Zurich Scudder Investments Inc. has begun a campaign to promote its new brand name, Scudder Investments, and remind banks, securities brokers, and independent financial advisers that it is more than just a pure mutual fund house.

William Glavin Jr., a managing director at Zurich Scudder Investments, said that though the campaign specifically targets intermediaries, he aims to make retail investors more aware as well of its separate account and wrap account programs.

Zurich Scudder, a New York division of the Swiss-based Zurich Financial Services Group, did not change its own name.

It kicked off the branding effort May 7 with a print ad campaign. The first ads appeared in The Wall Street Journal and The New York Times, and more were to follow in such publications as Forbes, Fortune, and Money Magazine.

Some Scudder funds will still offer no-load shares to current investors, such as Scudder’s various AARP funds geared toward retirees, but most of the no-load shares have been eliminated, Mr. Glavin said.

Mr. Glavin said that refocusing sales efforts toward intermediaries and away from direct sales to investors began several years ago but speeded up last November when Scudder decided to add load charges to all of its funds and to stop direct sales.

Scudder made that change because of large outflows from its funds, said Geoff Bobroff, a mutual fund analyst in Providence, R.I. Though Scudder would not confirm it, statistics from Financial Research Corp. in Boston show that investors withdrew $13 billion from the company’s funds from the start of 1999 through March of 2001.

Just from last Sept. 30 to March 31 of this year, Scudder’s retail fund assets dropped by a similar $13.6 billion, or 17%, to $64.2 billion, according to Financial Research.

A Scudder spokeswoman said that at yearend Scudder managed $119 billion of institutional and retail assets in the United States.

Mr. Glavin noted that many of Scudder’s funds performed well during that same six-month period, such as its international funds; but even some of the better performers have suffered net redemptions, simply because those sectors are out of favor with investors.

Scudder is now streamlining its product line to eliminate redundant funds, Mr. Glavin said. For the most part, that involves folding Kemper funds into similar or identical Scudder funds, Mr. Glavin said.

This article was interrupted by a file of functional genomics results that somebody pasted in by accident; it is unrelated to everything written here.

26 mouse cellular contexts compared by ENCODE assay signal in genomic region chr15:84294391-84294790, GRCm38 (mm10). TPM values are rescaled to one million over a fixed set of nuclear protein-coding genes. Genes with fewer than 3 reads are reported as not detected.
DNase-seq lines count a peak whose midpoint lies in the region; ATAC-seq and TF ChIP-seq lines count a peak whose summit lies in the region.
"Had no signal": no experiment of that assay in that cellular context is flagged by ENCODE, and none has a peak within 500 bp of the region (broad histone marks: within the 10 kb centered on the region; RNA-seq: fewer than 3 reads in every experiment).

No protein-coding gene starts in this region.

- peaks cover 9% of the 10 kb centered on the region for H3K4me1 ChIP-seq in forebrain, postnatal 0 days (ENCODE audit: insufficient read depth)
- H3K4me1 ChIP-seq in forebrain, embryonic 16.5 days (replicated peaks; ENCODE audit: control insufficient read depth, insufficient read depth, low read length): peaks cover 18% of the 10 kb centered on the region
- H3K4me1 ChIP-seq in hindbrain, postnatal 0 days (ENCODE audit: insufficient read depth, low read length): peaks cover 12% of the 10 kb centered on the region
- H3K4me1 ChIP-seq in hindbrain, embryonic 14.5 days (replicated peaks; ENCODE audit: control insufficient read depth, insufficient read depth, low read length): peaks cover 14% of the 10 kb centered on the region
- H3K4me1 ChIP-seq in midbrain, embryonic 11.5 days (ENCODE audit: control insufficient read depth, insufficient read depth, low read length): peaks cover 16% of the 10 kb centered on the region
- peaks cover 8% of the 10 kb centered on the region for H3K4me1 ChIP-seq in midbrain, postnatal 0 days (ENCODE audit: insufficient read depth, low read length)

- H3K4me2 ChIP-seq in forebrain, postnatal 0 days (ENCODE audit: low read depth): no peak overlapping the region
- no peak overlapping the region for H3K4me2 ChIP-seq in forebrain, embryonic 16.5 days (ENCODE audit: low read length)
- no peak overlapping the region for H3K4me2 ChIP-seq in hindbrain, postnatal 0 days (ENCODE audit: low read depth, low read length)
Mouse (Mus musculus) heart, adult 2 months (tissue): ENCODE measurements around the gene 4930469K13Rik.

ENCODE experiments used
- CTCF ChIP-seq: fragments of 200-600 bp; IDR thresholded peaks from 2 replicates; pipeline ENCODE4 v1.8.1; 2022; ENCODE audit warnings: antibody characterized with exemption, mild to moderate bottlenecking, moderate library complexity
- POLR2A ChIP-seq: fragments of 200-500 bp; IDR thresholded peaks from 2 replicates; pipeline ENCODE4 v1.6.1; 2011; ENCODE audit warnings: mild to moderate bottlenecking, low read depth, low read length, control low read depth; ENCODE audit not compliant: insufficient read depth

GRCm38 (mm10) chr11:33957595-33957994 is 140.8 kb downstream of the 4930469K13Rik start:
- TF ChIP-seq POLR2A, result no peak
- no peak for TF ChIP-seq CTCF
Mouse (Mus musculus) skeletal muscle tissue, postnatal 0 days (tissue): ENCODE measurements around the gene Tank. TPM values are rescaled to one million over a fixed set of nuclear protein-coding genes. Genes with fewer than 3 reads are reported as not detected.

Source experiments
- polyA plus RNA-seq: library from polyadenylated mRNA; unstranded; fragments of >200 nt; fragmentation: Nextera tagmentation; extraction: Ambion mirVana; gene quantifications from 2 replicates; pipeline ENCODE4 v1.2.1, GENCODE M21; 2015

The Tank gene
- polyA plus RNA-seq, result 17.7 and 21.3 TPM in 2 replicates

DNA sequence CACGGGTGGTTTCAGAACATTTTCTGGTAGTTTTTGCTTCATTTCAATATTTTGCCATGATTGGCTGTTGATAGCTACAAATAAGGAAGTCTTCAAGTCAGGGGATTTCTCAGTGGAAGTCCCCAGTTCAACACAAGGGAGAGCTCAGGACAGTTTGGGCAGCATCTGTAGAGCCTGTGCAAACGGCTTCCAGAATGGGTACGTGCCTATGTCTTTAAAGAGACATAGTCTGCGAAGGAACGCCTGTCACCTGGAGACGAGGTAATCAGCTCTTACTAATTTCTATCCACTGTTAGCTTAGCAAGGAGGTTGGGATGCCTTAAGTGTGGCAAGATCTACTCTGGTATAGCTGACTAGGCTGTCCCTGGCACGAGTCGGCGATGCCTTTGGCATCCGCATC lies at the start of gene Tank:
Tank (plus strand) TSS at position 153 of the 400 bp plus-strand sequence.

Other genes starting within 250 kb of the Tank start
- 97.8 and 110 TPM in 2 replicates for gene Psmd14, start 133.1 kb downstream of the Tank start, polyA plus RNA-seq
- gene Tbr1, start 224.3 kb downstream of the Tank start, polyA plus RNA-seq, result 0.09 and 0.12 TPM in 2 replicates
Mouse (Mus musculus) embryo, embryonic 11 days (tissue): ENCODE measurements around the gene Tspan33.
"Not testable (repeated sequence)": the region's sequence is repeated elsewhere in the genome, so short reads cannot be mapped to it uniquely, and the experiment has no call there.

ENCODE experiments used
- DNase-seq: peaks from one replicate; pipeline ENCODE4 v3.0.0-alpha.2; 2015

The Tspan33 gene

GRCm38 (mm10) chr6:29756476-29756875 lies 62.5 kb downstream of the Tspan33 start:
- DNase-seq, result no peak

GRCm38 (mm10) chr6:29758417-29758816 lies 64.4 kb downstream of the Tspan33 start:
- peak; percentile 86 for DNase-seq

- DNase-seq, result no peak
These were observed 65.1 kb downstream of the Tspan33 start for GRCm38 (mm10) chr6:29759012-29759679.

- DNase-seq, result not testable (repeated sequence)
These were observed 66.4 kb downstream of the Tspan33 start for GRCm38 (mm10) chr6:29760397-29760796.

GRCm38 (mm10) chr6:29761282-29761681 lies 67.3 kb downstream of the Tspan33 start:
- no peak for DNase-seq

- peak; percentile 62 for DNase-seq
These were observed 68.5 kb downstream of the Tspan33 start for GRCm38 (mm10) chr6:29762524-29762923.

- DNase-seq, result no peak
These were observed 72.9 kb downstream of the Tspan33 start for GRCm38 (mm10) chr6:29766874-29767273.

The company is also shutting down funds that for one reason or another “haven’t found their market,” Mr. Glavin said. One example is Scudder’s tax-efficient funds, which pay minimal dividends and have little turnover.

“We didn’t see an opportunity for growth over the long term in those funds,” Mr. Glavin said. “A tax-efficient fund as a stand-alone product never really took off as a concept.”

Mr. Bobroff, the mutual fund analyst, said Scudder’s real challenge “is from a perception standpoint.” The battle, he said, has more to do with how the company is perceived publicly than how effective it is as an asset manager.

Most of Scudder’s past problems — for example, largely avoiding growth-oriented funds until last year, when those funds fell out of favor — have been fixed by the company’s management, he said.

Scudder has been so focused on rebranding that it has put most product introductions on hold, Mr. Glavin said, though a handful of variable annuity products have come out this month or are about to do so, he said.

Mr. Glavin said investors will still demand products that reduce capital gains taxes, regardless of the product’s overall investment style.

Mutual funds may therefore become less popular over the long term, which is why Scudder is trying to emphasize its array of products such as mutual fund wrap programs, separate accounts for retail investors, and online services such as FolioFN, Mr. Glavin said.

“We’re not hung up on defending the fortress of mutual funds,” Mr. Glavin said. “At our core we are not a mutual fund company, we’re an asset manager.”

He said Scudder, whose parent company is already a huge player in the institutional separate accounts business, expects that mutual fund companies will turn more to retail separate account management, particularly as minimum balances drop and investors become more tax sensitive.

Most big players in retail separate accounts are brokerages such as Salomon Smith Barney and Merrill Lynch. For traditional mutual fund companies to sell their own separate account programs will require significant investments in technology to make their clearing systems compatible with the wire houses, Mr. Glavin said.

Scudder Kemper was formed in 1997 when Zurich Insurance Group bought Scudder, Stevens & Clark and merged it with Chicago’s Kemper Financial Services, which it had bought the year before.

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